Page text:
However, with £126,000 of Mr Salmond’s income paid through a personal company, and taxed under corporation tax, his total bill could fall to around £53,500, saving him around £35,000 in tax. Mr Salmond would have to pay further tax if he took the money out of his company, but his total bill could still be less than paying income tax and NI in the normal way.
Payment through a personal company allows three further main ways of saving tax. In the first, known as “income-spreading”, a large amount of money earned in a year can be held in the company as a cash pile, then paid out in chunks over several years to avoid triggering higher rates of tax. Mr Salmond could also set substantial “company expenses” against tax, further reducing the money he has to pay.
Mr Salmond could make his wife a shareholder in the company and split the income from it with her, benefiting from her tax-free allowance and the fact that she would almost certainly pay less tax on it than he would. If she is a basic-rate taxpayer, she would pay no tax on the income were it to be drawn this tax year. Such arrangements are entirely legal.
Several of these loopholes will be closed from April, but have been used by other politicians and prominent figures. In 2012 it emerged that former Labour mayor of London, Ken Livingstone, had avoided at least £50,000 in tax through the same arrangements.
Ruth Davidson, leader of the Scottish Conservatives, said: “Only this time last year, the SNP said the wealthiest in society should not be able to avoid paying income tax. The SNP is good at preaching to others but not so good at putting it into practice – with the result that Mr Salmond has left himself open to charges of blatant hypocrisy.”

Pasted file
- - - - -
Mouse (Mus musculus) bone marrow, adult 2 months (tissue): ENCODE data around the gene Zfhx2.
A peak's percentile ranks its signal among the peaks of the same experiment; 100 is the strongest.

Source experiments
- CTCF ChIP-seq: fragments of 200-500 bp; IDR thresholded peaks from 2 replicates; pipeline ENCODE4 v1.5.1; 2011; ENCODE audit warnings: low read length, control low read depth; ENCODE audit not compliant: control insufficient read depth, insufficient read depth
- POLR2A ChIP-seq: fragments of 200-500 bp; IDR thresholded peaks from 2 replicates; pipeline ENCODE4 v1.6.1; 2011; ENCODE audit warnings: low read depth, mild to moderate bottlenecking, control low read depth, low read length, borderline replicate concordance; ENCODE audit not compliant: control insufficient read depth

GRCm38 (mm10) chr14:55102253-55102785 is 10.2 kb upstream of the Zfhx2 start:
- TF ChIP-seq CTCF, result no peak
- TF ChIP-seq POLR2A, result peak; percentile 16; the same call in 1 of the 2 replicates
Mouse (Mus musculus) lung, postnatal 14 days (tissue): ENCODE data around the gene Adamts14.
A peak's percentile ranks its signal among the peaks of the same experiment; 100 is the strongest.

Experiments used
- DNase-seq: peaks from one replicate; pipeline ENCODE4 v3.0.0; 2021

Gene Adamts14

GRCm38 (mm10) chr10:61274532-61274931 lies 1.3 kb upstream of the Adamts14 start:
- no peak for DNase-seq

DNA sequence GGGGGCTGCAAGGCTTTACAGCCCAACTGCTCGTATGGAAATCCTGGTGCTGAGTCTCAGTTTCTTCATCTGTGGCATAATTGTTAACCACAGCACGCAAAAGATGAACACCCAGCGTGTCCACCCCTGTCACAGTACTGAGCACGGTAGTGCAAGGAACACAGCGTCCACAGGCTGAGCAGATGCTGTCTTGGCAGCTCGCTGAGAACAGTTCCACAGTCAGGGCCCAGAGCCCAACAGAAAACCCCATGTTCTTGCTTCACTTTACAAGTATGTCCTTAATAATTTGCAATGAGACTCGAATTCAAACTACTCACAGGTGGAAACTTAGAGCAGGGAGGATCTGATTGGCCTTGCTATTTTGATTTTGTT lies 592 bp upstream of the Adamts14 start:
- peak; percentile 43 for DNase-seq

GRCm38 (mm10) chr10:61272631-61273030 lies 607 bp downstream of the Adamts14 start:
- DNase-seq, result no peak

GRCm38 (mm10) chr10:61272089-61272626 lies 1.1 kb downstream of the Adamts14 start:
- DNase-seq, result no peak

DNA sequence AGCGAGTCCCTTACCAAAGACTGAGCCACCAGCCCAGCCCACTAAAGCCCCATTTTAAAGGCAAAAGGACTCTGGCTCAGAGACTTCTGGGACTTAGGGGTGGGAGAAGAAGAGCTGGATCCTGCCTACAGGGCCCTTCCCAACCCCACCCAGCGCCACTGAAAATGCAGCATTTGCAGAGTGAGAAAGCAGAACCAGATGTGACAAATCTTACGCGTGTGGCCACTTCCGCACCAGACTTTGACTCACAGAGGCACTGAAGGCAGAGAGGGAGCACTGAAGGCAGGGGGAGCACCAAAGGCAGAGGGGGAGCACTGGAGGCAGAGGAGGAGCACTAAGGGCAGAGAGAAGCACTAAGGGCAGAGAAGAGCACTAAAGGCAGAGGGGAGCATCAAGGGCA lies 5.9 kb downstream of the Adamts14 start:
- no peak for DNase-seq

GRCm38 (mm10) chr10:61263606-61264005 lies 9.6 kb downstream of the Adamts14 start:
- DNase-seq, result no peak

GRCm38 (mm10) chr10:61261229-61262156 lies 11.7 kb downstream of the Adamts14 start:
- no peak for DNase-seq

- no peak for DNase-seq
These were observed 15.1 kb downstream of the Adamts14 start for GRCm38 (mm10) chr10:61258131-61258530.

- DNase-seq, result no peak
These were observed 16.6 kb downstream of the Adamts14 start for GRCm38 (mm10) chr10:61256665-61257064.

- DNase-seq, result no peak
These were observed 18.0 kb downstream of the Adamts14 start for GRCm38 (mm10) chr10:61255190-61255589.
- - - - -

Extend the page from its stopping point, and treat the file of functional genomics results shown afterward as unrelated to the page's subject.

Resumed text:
The Chronicles of Deer was set up last February, five months after the referendum. Mr Salmond’s friend and lawyer, Tasmina Ahmed-Sheikh, now an SNP MP, was a director until the general election. It is based at the offices of French Duncan, a Glasgow accountancy firm. The figure for Mr Salmond’s parliamentary salaries reflects the fact that the SNP’s MPs have been instructed to refuse the recent parliamentary pay increase and that Mr Salmond’s MSP salary was reduced by two-thirds when he became an MP in May.
The £211,000 figure for Mr Salmond’s 2015-16 income does not include his pension from his time as First Minister, which he donates to charity, nor a payment for a speech to Bank of America, also given to charity. It has also been reported that he donates his reduced MSP salary to charity, though his declarations say he takes it.
Mr Salmond insisted last night that the company existed “to separate my parliamentary income from my income from publishing and journalism and for no purpose of tax avoidance or evasion”. He would not channel income through his wife, he said.
He said that all the expenses he set against tax through the company were “entirely legitimate and necessary” and the company also paid VAT. He said he would only incur a tax advantage if he ceased to be a higher-rate taxpayer when income was taken from the company, which he said was unlikely. He said he would pay tax on any income he received from the company and had “no intention of paying less tax – that is not the purpose of the company and indeed [I] will make sure that I do not”.